Also, there's that convention I staff which is coming up in March--A&G OHIO A&G OHIO A&G OHIO--for which I again will be stepping in the wrestling ring.  I won't say as who, but I will post this picture to completely give it away and make the beginning of this sentence utterly pointless.

IN AMERI-whatever.

#4. "<Generic 'Get More Subscribers' Message>"

<Generic 'Fuck Off' Message>

#5. "Can You Do X-Men Legends 2?"

Sorry, but no.  I liked the game, I played through the game, but that was a long time ago and I've since forgotten everything about it.  Maybe some time in the future, but right now I have no desire to go through another 99-part odyssey.

#6. Actual comment on one of the X-Men Legends videos: "wat game is this"

... I quit.

Friday, February 3, 2012

SC On Stonekeep: Bones of the Ancestors (Wiiware)

More like Defiling the Ancestors.

Even considering that this is a Wiiware game, it should not be inferior in almost every way to its predecessor.  I don't think it's unreasonable to ask that a game released in 2012 be better in some way to the game it's based off which was released about 17 years ago.

17 years!  And not only did you not improve anything, you made it WORSE!  Everything--controls, gameplay, graphics (debatable), story, design, the list goes on--is a step down.  No wonder this shit only costs 500 Wii Points; it's a goddamn trap!

 I am fully aware of how this sounds so far.

I'm not just pissed, I'm fanboy pissed.  

I played the original Stonekeep when I was a kid, a game that came in a big tombstone-shaped box and had what were, at the time, pretty solid FMVs (albeit with really obvious green screens), but the dungeon-crawling, atmosphere, and allies fought with along the way progressed the story and game well enough to become a game that's memorable to a decent amount of people nearly two decades after its release.

I would know.  I saw one of their rage-filled, 1-out-of-10 reviews as I was looking up images for this blog post.

Then this game came along from the same publisher (Interplay) as well as Alpine Studios, who proudly boast on their website that they're working on new PS2 and GameCube titles and list their newest release as a Windows 98-compatible Bible trivia game, and licensed by Bear Naked Productions Games, the same people who brought you Dance Sensation for the Wii.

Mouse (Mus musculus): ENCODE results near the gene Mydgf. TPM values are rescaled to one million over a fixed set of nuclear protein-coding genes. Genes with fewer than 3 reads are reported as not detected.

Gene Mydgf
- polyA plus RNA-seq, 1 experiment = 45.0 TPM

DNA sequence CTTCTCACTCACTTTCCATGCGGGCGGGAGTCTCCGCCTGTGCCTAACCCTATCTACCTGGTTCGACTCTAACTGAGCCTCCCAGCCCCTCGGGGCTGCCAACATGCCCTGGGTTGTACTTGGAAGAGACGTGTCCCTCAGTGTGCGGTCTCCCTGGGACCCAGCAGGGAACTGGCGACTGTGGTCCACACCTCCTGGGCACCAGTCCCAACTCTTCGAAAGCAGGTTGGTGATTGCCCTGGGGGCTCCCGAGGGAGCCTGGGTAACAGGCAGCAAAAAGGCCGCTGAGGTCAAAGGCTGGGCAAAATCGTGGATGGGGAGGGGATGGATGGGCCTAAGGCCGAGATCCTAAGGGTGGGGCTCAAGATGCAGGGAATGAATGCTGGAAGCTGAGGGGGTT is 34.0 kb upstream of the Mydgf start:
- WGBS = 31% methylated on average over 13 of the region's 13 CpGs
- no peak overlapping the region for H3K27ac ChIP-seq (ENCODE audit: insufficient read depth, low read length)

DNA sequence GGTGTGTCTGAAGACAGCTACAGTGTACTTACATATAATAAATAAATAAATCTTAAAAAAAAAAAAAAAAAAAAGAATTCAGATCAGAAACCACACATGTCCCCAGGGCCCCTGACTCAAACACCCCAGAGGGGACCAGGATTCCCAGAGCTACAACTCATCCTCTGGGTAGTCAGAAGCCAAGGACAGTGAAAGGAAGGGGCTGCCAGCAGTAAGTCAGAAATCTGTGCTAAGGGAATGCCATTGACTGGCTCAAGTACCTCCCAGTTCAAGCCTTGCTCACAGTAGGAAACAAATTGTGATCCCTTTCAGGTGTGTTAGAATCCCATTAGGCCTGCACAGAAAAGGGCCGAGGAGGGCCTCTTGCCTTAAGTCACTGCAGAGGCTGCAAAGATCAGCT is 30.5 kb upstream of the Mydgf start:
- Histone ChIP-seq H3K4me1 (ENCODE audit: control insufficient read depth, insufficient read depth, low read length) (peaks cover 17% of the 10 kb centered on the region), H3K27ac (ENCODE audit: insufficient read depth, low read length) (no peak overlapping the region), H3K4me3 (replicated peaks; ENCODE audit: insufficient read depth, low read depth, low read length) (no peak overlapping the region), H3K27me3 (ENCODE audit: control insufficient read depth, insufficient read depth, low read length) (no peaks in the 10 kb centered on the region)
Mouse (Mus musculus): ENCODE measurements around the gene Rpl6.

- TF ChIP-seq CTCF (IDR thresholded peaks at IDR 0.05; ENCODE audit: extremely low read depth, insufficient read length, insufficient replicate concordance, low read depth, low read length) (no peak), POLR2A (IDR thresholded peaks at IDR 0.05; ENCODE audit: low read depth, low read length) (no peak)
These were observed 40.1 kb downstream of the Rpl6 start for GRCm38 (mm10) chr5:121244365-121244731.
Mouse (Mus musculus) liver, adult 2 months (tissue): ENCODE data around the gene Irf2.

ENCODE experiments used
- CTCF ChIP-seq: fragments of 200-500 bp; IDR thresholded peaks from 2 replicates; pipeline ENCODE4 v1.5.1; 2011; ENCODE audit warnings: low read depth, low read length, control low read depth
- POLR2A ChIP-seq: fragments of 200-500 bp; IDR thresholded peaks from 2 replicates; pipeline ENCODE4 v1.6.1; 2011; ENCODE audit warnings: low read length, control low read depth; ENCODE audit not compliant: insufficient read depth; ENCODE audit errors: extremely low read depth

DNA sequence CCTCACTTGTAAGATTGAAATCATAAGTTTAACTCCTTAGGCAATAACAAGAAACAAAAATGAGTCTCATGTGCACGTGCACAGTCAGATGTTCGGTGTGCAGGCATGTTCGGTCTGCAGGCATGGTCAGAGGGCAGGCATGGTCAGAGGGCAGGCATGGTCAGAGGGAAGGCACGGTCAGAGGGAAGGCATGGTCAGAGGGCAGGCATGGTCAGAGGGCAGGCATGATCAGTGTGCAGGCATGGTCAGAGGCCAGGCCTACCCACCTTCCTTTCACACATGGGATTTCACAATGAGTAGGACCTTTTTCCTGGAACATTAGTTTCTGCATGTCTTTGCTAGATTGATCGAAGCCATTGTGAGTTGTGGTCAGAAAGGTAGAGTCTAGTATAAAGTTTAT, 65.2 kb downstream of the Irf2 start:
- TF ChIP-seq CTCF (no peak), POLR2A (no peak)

This is it.  The lowest of low standards.  Trying to visit the sites for Alpine or BNP brings up webpages I swear I made on Geocities in the late-90s.

 I really liked wolves.  And using every color possible.

But wait, we haven't gotten to the game yet!  For those who need a refresher, this is the intro to the original Stonekeep:

Oh, that robed figure that saved the protagonist?
Never explained who that is.

Compare that to the WiiWare game's ungodly epic... uh... wall of text.  This is word-for-word what it said:

You have entered Stonekeep, the home of your ancestors.  You are now in the dungeons.

An evil force has entered the keep and driven out most of the former residents.
Only a true descendent of the clans can solve the mystery of Stonekeep and give the restless souls of the dead peace at last.

To survive your journey you must pick an ally to guide your path.
Choose a door to pick your ally and begin your quest.

Everybody got that?  Now here's what's wrong with this. 

#1. What dungeon?  The only thing close to a dungeon in Stonekeep from the first game was the sewer.  Unless you're talking about the various places BELOW Stonekeep, which, you know, aren't Stonekeep.